You have stressed the difficulties of resolving the complex and interrelated conflict in DRC. This is because many factors are linked such as political and economic issues, national and international context, and ‘issues of identity, ethnicity and nationality. I was expecting you to be more specified instead of getting in generalization. That’s why I want to counter against the issue of identity or ethnicity which is not a mainstream cause of violent conflicts and which, by the fact, leads to war. We can find such divisions in the political area due by the membership to a party and as it is all over the world. But I think that the diversity of tribes or nationality avoids almost civil war in DRC. Is there any ethnicity in DRC which is looking for an integrated position? The discussion on Banyamulenge (Rwandophone question) or Tutsi is an international problem related to 1994 during the genocide. Hueling put it up in right way: the unique question of identity connected to the genocide, is charity or generosity of DRC to International community and it deals with rules of international laws of refugees. If we can perceive this identities struggle on this window, perhaps we can be near the truth. Rwandophone question, and to be fair in this analysis, which appears as sunrise grievance hide a strong bridge to our neighbours who are looking some reason to spoil our resources and our sovereignty, but not as longer as root cause of conflict. Please to consider this aspect and find out, strictly, the real causes ‘of wars in DRC. Those small ethnic conflicts cannot lead to bloodshed of Hundreds of thousands of Congolese. I would like to replace this question of identity to the question of patriotism. And to get into conclusion that DRC’s wars (conflicts) are managed out of the Congolese and then the grievances to Congolese will focus on the lack of patriotism. you have underlined it : “instead, it seeks to show the ways in which some Congolese people, particularly, in the east of the country, find strategies to survive, cope and in some cases even to profit from, the liminal socio-political environment in which they find themselves” I spent like eight months in this part, from August 2012 to May 2013, and I have realised that the first look  at Goma or Bukavu cannot let know that here people are fighting, because buildings are risen, there is life. If you are new, you will get lost. The stand is that, some eastern population are training in a system which themselves don’t know the outcome.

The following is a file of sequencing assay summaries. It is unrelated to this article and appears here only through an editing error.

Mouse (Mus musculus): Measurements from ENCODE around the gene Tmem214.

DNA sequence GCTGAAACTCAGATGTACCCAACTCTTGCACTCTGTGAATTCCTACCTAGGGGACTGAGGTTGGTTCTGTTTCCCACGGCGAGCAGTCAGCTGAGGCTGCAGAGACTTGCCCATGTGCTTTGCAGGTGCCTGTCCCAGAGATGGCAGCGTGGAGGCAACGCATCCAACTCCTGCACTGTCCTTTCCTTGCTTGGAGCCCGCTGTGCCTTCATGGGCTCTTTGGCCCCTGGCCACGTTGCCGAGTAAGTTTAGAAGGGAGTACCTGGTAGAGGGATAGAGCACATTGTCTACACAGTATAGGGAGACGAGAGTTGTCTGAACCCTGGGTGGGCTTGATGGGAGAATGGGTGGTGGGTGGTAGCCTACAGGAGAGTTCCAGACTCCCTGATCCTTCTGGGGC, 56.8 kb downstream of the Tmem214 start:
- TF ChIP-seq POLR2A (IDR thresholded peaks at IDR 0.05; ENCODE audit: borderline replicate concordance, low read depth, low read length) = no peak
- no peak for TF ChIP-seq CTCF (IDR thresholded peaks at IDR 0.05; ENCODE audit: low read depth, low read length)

Yes, you are right; to address this issue that the M23 occupation causes civilians and displacement of hundreds of thousands of people, but actors involved don’t mind. Poor people are starving. Murison(2002) argues that “the political turmoil in eastern DRC has created hundreds of thousands of temporary and long-term displacement of persons, who are frequently in dispute with established residents over farmland, fuelling new conflicts that often have an ethnic dimension.” So far, I see in this analysis further causes of another conflict in DRC based on land.